Back in October many county school systems in West Virginia got an unwelcome “trick” for Halloween when a hurricane-generated storm system roared through much of the state and forced classes to be canceled for several days.
In Nicholas County, where snowfall totals in some places far exceeded 30 inches, schools weren’t in session for a week. And the official start of winter was still more than seven weeks away.
Superintendents and other school officials had to be cringing then, like they are now. Winter is just halfway gone and most school systems across our region have maxed out their scheduled snow days.
Another academic year in our public schools in which the mandated 180 days of instructional time won’t be met is all but a certainty, unless you believe the 50 degree heatwave coming in a few days is going to continue through March.
This issue has been talked about, and talked about, and talked about ... and talked about. Yet, no real solutions have been put in place.
Yes, some flexibility in how counties determine academic year start dates has been instituted. But even with that, the problem still hasn’t been fixed.
In recent years, the concept of year-round schooling in West Virginia has been picking up momentum and with education reform being touted in Charleston as one of the key issues before the 81st Legislature, there is no better time than the present for lawmakers to begin taking bold steps toward ensuring adequate instructional time in the classroom.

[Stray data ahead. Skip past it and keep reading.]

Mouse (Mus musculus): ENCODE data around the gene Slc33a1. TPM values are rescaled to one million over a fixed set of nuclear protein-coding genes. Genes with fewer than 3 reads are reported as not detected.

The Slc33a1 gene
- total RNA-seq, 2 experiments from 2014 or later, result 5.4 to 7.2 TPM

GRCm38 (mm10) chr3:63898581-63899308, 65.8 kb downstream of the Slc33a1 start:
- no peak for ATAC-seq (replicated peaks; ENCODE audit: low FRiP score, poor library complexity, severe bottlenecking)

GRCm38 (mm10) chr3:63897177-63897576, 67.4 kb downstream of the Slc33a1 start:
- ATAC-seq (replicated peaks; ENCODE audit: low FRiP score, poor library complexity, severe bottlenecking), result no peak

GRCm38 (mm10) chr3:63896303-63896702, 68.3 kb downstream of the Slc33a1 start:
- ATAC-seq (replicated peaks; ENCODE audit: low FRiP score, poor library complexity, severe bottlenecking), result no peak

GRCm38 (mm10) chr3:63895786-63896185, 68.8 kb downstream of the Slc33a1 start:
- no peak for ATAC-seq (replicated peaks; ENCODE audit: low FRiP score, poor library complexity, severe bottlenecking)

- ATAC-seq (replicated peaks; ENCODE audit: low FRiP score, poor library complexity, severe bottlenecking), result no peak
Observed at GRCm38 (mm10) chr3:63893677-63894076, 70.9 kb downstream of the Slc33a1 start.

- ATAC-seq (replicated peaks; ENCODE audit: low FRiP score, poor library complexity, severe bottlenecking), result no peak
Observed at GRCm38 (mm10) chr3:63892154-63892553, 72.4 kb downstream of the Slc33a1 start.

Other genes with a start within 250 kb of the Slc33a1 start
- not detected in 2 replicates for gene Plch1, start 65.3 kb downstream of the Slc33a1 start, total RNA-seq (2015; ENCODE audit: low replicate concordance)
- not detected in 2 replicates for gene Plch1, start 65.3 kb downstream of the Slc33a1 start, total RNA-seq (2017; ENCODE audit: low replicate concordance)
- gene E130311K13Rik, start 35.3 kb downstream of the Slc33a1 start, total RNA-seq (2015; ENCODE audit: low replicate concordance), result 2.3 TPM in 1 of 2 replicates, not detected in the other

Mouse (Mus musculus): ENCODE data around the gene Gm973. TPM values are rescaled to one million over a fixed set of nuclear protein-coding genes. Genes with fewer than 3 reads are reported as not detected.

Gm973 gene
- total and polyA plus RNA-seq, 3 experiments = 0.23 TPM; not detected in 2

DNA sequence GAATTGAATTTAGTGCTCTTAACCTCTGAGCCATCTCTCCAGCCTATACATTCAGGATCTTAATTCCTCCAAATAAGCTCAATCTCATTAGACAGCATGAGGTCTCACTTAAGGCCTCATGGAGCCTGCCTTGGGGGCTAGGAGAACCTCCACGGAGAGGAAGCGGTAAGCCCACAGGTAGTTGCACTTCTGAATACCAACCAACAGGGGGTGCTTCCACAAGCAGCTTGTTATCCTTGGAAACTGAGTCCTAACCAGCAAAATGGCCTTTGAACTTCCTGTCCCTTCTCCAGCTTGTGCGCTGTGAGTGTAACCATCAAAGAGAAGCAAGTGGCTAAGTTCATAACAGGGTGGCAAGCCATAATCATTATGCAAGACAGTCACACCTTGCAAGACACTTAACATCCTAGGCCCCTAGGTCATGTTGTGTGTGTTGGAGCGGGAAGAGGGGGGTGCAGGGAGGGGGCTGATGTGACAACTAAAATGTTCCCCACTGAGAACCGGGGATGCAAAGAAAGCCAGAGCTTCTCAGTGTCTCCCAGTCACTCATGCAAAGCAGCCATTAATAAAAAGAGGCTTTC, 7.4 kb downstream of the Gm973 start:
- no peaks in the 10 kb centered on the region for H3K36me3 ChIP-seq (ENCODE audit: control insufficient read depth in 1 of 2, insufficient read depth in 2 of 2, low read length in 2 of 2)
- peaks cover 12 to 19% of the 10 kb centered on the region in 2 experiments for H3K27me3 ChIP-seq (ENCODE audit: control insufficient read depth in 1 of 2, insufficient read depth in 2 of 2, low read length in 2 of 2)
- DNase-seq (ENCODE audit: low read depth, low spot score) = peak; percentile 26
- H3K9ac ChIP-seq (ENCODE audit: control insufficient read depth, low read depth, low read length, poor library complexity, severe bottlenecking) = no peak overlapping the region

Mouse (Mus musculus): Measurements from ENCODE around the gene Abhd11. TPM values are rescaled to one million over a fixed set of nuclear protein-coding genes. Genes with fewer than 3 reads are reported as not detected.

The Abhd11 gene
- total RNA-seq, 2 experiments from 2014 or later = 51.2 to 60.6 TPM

Some semblance of year-round schooling has to be in the equation.
Last week, West Virginia Education Association President Dale Lee told us that student achievement has to be the priority. We agree. But for that to happen they have to be in school. The only way a guarantee of instructional time can happen is if the calendar becomes completely flexible with make-up days figured in.
Nobody that we know can sit around and say “‘All right, the last two weeks of January next year are going to be icy with lots of snow so we won’t go then.” Doesn’t happen; sorry Farmer’s Almanac.
And as for the argument of vacations and days off, it can still be done with definite days being labeled as off no matter what. But to just say we can’t go to school any further into June, or start before this particular day in August isn’t reasonable.
So as snow days pile up, and students miss out on being in school, we continue to gyp our next generation when it comes to academics.